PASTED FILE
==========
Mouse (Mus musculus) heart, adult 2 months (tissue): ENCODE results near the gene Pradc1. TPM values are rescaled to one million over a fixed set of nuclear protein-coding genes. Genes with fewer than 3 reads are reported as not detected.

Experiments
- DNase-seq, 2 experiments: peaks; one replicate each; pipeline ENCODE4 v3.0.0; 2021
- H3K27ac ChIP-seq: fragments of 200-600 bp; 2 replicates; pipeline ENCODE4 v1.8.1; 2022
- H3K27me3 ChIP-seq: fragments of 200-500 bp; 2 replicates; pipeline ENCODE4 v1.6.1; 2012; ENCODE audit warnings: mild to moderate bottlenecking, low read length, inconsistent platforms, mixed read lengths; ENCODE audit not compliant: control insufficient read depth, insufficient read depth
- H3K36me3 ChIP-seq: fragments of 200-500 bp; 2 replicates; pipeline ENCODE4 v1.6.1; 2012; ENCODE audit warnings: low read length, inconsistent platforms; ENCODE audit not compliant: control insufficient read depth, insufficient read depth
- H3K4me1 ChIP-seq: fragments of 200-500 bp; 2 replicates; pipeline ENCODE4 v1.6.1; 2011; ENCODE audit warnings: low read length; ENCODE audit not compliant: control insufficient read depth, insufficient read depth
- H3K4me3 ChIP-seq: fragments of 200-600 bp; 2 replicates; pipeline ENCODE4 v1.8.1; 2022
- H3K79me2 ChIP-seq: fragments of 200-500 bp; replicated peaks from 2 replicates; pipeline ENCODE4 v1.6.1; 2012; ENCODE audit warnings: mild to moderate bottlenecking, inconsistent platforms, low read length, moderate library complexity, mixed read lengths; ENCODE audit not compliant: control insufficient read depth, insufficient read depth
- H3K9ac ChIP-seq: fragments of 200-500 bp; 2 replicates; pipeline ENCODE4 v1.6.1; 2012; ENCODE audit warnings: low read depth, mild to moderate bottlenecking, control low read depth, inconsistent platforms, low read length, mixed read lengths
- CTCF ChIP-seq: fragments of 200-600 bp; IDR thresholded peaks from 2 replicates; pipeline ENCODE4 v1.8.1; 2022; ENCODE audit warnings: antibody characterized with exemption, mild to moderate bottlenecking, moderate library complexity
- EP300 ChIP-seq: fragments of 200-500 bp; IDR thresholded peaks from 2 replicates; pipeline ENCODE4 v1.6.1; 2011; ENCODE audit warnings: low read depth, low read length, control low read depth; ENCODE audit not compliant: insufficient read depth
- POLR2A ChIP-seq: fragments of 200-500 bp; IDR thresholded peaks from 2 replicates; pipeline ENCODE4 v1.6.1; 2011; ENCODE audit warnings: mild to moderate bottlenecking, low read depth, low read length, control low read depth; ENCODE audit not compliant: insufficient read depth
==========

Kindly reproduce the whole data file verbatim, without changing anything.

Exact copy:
Mouse (Mus musculus) heart, adult 2 months (tissue): ENCODE results near the gene Pradc1. TPM values are rescaled to one million over a fixed set of nuclear protein-coding genes. Genes with fewer than 3 reads are reported as not detected.

Experiments
- DNase-seq, 2 experiments: peaks; one replicate each; pipeline ENCODE4 v3.0.0; 2021
- H3K27ac ChIP-seq: fragments of 200-600 bp; 2 replicates; pipeline ENCODE4 v1.8.1; 2022
- H3K27me3 ChIP-seq: fragments of 200-500 bp; 2 replicates; pipeline ENCODE4 v1.6.1; 2012; ENCODE audit warnings: mild to moderate bottlenecking, low read length, inconsistent platforms, mixed read lengths; ENCODE audit not compliant: control insufficient read depth, insufficient read depth
- H3K36me3 ChIP-seq: fragments of 200-500 bp; 2 replicates; pipeline ENCODE4 v1.6.1; 2012; ENCODE audit warnings: low read length, inconsistent platforms; ENCODE audit not compliant: control insufficient read depth, insufficient read depth
- H3K4me1 ChIP-seq: fragments of 200-500 bp; 2 replicates; pipeline ENCODE4 v1.6.1; 2011; ENCODE audit warnings: low read length; ENCODE audit not compliant: control insufficient read depth, insufficient read depth
- H3K4me3 ChIP-seq: fragments of 200-600 bp; 2 replicates; pipeline ENCODE4 v1.8.1; 2022
- H3K79me2 ChIP-seq: fragments of 200-500 bp; replicated peaks from 2 replicates; pipeline ENCODE4 v1.6.1; 2012; ENCODE audit warnings: mild to moderate bottlenecking, inconsistent platforms, low read length, moderate library complexity, mixed read lengths; ENCODE audit not compliant: control insufficient read depth, insufficient read depth
- H3K9ac ChIP-seq: fragments of 200-500 bp; 2 replicates; pipeline ENCODE4 v1.6.1; 2012; ENCODE audit warnings: low read depth, mild to moderate bottlenecking, control low read depth, inconsistent platforms, low read length, mixed read lengths
- CTCF ChIP-seq: fragments of 200-600 bp; IDR thresholded peaks from 2 replicates; pipeline ENCODE4 v1.8.1; 2022; ENCODE audit warnings: antibody characterized with exemption, mild to moderate bottlenecking, moderate library complexity
- EP300 ChIP-seq: fragments of 200-500 bp; IDR thresholded peaks from 2 replicates; pipeline ENCODE4 v1.6.1; 2011; ENCODE audit warnings: low read depth, low read length, control low read depth; ENCODE audit not compliant: insufficient read depth
- POLR2A ChIP-seq: fragments of 200-500 bp; IDR thresholded peaks from 2 replicates; pipeline ENCODE4 v1.6.1; 2011; ENCODE audit warnings: mild to moderate bottlenecking, low read depth, low read length, control low read depth; ENCODE audit not compliant: insufficient read depth